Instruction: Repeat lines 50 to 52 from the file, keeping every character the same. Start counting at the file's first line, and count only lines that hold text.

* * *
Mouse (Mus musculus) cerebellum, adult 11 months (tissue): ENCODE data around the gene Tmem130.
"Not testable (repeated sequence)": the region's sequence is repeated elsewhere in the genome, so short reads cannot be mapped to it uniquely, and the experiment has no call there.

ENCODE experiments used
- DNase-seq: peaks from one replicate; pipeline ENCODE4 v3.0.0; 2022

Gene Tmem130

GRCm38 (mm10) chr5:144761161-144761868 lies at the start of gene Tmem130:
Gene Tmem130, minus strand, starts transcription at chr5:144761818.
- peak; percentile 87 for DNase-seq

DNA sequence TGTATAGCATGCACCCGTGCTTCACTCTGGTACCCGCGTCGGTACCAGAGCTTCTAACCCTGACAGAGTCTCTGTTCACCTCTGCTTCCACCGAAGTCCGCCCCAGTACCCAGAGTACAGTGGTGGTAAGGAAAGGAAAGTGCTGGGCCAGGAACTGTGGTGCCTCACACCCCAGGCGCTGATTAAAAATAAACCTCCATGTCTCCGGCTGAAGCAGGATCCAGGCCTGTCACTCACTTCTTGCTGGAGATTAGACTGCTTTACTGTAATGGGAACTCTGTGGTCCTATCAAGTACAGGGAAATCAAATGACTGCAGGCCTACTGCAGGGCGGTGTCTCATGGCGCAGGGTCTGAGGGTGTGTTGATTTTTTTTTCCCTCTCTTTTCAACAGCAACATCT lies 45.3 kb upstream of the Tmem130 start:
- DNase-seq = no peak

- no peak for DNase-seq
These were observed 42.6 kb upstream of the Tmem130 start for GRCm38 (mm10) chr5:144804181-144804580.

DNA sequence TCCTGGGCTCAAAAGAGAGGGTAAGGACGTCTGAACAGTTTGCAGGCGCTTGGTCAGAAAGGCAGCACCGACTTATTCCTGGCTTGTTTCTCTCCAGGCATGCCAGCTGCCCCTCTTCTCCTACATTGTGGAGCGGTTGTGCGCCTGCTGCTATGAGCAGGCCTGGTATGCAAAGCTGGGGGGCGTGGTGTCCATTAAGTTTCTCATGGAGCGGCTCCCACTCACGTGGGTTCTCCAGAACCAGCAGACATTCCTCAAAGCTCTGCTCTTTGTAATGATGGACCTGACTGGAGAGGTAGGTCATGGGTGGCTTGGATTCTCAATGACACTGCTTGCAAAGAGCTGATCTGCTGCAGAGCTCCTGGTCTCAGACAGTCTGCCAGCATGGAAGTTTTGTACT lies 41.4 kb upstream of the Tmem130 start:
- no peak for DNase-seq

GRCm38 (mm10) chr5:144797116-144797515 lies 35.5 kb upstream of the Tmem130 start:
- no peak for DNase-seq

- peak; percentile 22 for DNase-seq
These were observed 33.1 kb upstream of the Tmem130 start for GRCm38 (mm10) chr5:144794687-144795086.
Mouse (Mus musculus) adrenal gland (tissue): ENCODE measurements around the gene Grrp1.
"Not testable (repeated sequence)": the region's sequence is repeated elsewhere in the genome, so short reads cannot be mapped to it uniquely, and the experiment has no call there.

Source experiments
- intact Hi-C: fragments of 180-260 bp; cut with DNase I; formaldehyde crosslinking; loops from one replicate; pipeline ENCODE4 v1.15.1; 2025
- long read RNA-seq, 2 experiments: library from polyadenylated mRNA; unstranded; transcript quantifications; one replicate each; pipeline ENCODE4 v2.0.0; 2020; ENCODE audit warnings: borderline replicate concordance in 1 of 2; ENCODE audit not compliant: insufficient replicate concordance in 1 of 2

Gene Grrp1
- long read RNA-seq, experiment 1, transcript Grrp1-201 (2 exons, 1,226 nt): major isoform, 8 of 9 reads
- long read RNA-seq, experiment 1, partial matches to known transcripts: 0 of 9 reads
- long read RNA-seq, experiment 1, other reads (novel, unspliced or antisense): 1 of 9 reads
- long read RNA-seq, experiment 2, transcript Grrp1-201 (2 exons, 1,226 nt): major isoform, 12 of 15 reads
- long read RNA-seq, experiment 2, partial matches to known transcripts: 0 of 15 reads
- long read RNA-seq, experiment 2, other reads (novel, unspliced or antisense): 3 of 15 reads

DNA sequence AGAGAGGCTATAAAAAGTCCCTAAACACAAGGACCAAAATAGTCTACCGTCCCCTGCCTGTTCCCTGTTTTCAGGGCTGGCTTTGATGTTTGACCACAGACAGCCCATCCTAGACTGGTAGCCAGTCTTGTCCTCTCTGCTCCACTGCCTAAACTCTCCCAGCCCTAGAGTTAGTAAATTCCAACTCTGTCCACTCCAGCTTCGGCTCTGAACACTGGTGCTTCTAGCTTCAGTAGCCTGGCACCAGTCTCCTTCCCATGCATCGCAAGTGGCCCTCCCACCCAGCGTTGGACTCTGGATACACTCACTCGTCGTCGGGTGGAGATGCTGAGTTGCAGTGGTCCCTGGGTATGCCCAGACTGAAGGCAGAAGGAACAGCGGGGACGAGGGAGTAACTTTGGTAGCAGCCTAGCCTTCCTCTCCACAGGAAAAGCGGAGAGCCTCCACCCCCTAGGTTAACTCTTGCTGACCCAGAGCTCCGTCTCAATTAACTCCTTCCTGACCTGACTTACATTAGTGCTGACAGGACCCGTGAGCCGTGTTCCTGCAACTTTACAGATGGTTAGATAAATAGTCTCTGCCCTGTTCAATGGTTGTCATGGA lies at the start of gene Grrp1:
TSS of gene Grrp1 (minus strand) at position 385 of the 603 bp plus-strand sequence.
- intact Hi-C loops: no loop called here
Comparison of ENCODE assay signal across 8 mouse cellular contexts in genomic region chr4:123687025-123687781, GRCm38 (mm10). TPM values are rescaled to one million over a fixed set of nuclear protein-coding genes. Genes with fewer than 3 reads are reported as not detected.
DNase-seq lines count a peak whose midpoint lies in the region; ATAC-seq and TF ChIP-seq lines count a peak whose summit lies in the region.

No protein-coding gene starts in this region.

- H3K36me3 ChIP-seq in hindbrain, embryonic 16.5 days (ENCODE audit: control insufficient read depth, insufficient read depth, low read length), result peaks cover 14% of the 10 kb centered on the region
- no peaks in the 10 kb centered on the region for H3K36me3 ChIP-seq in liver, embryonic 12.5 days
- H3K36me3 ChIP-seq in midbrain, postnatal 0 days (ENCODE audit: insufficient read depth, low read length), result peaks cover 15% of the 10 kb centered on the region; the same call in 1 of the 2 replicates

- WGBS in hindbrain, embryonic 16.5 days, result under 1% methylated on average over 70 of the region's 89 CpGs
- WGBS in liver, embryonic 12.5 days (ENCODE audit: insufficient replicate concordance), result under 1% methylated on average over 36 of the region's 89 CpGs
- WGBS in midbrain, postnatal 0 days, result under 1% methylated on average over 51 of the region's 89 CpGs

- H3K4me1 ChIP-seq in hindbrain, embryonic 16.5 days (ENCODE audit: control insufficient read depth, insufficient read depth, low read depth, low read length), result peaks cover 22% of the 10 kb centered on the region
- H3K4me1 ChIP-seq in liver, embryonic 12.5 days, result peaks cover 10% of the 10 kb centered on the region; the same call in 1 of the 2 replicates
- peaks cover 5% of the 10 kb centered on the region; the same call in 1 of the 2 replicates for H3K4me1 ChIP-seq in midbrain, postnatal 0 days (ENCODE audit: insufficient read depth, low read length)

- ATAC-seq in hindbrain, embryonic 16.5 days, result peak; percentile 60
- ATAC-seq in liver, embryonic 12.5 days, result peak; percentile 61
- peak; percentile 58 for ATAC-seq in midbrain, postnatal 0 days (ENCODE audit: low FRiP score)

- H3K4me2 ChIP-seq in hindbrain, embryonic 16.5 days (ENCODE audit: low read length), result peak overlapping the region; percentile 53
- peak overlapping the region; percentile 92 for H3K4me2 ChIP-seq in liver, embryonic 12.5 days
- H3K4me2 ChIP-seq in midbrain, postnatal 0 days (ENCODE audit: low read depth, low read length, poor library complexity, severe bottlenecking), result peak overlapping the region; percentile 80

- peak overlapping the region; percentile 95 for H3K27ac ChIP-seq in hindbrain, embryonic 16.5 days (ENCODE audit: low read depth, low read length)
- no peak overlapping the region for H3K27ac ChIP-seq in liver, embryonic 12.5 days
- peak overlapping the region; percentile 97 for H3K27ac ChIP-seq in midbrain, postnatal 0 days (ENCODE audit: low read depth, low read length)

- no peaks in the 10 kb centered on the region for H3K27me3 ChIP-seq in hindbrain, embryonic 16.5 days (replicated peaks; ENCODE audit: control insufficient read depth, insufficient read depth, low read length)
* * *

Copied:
- peak overlapping the region; percentile 92 for H3K4me2 ChIP-seq in liver, embryonic 12.5 days
- H3K4me2 ChIP-seq in midbrain, postnatal 0 days (ENCODE audit: low read depth, low read length, poor library complexity, severe bottlenecking), result peak overlapping the region; percentile 80

- peak overlapping the region; percentile 95 for H3K27ac ChIP-seq in hindbrain, embryonic 16.5 days (ENCODE audit: low read depth, low read length)